New economy advocates, including Gus Speth, look to transform the corporation from an enterprise designed primarily to provide profits for shareholders to one concerned about a broader set of values and stakeholders. Such a shift ideally would help us prioritize people, place and planet. Perhaps those who bring leadership to businesses that focus on social and environmental concerns – social entrepreneurs – can answer the call by reorienting the corporations they create. Such efforts to transform individual firms could inspire widespread change. The timing is good for such a transition, as social entrepreneurs have promising new options available for broadly soliciting like-minded investors and organizing their business enterprises to include social goals. Yet, due to distrust of the existing system, some may not explore these opportunities. Not attuned to mainstream matters, they may be unaware of the recent legal changes that make it easier for them to engage within the existing financial and corporate governance systems to fund their enterprises and to organize them with a social or environmental mission in mind. These recent legal developments are significant. Now in the US, those seeking to fund an enterprise can forgo a complex, time-consuming full federal registration process with the Securities and Exchange Commission (SEC) while still reaching out to solicit a wide group of potential investors. This general solicitation can take place in a variety of media including advertising online through crowdfunding portals. The ability to bypass the full SEC registration process is the result of recent legal reforms that streamline how businesses can raise money through the offering and sale of securities. These legal reforms impact social entrepreneurs because the law covers the methods they might use to attract funding. Unlike donations made via crowdfunding, which are not subject to the securities laws, investments with an expectation of profit could be. This chapter provides background on securities laws in the US to contextualize the legal changes and proposals. Then it details how three recent legal developments at the federal and state levels can aid the startup or expansion of social, community and environmental business enterprises. These are (i) advertising unregistered securities offerings to the public with sales just to accredited investors; (ii) investment crowdfunding of unregistered securities to an unlimited number of non-accredited investors; and (iii) state law changes permitting benefit corporations as well as one state’s law to smooth the path for investing in local solar energy businesses.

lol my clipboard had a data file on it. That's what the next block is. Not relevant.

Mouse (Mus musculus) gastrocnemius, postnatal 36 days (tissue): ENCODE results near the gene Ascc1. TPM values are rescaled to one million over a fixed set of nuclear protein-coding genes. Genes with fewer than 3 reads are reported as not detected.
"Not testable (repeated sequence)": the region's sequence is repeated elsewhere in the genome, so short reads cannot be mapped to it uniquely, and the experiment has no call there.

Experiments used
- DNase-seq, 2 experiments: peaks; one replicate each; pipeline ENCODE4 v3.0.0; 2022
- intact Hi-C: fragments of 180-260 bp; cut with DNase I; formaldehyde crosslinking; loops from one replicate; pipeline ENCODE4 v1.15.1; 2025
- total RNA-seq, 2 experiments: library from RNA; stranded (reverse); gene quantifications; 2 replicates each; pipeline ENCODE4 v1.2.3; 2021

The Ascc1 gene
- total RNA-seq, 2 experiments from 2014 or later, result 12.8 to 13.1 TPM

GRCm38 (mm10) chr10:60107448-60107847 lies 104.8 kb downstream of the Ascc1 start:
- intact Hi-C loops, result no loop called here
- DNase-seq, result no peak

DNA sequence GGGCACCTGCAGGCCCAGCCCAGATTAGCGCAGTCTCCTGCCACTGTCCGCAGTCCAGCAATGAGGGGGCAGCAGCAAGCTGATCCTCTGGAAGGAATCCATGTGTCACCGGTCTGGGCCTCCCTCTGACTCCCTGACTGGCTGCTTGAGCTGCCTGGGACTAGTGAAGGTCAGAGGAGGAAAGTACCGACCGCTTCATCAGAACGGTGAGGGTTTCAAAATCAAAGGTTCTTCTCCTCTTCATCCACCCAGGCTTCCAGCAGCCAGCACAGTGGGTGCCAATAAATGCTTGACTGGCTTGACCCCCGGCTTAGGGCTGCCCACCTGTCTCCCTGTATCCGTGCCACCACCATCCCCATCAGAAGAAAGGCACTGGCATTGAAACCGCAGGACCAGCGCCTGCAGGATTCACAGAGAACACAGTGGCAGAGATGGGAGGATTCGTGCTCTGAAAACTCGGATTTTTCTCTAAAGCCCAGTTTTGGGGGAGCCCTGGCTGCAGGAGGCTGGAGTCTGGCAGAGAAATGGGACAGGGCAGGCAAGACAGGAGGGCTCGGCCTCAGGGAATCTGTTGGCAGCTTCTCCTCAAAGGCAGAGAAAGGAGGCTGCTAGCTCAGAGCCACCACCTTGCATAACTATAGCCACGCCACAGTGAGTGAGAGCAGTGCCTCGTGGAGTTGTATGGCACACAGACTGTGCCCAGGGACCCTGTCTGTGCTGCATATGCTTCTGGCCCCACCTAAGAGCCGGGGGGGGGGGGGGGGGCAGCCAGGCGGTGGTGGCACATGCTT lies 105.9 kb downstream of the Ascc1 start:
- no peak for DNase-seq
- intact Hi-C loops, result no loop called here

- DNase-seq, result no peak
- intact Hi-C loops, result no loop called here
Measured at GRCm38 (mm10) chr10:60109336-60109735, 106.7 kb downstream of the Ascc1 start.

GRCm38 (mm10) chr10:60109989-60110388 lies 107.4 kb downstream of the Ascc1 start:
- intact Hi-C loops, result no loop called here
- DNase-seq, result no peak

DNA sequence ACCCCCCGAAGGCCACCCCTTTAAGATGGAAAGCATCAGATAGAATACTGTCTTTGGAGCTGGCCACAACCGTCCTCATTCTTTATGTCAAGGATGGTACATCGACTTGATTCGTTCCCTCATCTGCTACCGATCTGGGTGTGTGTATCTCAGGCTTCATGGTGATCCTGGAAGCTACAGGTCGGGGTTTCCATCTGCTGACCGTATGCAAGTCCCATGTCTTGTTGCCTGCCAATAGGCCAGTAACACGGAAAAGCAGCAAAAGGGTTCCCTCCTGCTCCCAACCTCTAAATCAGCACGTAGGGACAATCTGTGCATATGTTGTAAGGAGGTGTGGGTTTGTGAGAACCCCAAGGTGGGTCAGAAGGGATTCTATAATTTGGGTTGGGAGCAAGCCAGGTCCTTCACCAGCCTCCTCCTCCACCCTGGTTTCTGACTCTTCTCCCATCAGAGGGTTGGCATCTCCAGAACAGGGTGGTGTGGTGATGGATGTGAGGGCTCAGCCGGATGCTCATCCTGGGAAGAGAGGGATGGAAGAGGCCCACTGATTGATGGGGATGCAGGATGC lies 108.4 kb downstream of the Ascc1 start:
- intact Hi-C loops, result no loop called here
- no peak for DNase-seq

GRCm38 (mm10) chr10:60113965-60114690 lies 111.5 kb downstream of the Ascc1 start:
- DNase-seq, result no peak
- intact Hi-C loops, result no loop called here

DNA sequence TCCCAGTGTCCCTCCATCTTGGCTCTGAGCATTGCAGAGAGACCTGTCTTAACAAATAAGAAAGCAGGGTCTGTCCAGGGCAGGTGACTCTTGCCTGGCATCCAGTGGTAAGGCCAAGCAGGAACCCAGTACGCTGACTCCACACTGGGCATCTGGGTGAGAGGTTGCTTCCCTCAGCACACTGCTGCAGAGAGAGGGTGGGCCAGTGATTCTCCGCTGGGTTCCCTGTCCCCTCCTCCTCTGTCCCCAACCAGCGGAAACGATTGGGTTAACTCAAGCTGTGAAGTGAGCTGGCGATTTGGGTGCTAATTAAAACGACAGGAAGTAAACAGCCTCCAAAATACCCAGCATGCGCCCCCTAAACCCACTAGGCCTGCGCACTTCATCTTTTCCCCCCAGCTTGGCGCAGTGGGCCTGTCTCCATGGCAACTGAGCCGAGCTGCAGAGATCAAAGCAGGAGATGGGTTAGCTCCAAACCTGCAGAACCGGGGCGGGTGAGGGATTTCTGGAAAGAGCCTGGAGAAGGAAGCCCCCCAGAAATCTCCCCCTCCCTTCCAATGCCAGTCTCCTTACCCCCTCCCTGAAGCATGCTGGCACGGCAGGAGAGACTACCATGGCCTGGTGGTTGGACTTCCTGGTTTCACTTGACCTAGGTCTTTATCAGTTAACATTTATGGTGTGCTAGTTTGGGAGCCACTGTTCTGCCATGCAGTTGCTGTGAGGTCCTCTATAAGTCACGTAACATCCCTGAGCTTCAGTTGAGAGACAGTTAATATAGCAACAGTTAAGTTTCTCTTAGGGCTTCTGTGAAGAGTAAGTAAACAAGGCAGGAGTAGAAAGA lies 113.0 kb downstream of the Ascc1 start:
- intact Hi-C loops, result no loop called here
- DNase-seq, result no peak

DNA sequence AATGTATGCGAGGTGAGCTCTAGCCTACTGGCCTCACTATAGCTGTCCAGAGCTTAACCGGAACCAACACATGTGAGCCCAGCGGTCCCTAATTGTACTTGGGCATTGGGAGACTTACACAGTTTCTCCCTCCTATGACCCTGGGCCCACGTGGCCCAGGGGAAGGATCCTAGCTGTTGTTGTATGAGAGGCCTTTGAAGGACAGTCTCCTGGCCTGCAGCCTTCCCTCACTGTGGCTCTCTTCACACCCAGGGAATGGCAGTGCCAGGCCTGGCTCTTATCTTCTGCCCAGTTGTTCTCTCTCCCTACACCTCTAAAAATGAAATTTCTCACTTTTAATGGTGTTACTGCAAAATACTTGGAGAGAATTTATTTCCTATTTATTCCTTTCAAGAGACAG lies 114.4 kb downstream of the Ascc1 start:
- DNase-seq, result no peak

Edited by Melissa K. Scanlan
Catherine Iorns Magallanes and Linda Sheehan
If we want to encourage the emergence of the new economy that is envisaged in his book, then the legal framework that supports it will need to change. This chapter outlines the essentials of a legal framework that arises from a paradigm that recognizes the importance of nature and re-prioritizes humans’ place within it. It focuses on three essential elements: the recognition of the intrinsic value of nature, the recognition of inherent rights of nature, and the establishment of a framework of human responsibility for nature. Such a legal framework would entail a paradigm shift; however, adoption of such elements in law can also help achieve such a shift in mindset as well as in practice. To this end, this chapter includes examples of existing and proposed laws adopting these three essential and intertwined elements, with global focus areas that include California and Aotearoa New Zealand.
There is a long history, stretching back to the Magna Carta in 1215, of commoners seeking to use law to decriminalize their sharing and secure legal recognition for their self-organized management of shared wealth – “commoning”. However, because state law is philosophically committed to a social order based on individual property rights, private capital accumulation and extractive relationships with nature, it often does not have the motivation, vocabulary, or legal instruments to adequately protect collective, long-term and ecological interests. This chapter describes a variety of creative initiatives attempting to reinvent law for the commons in disparate settings – indigenous, subsistence, digital, urban, local and organizational, among others – which are part of an emerging effort to legitimate the commons as a generative social form.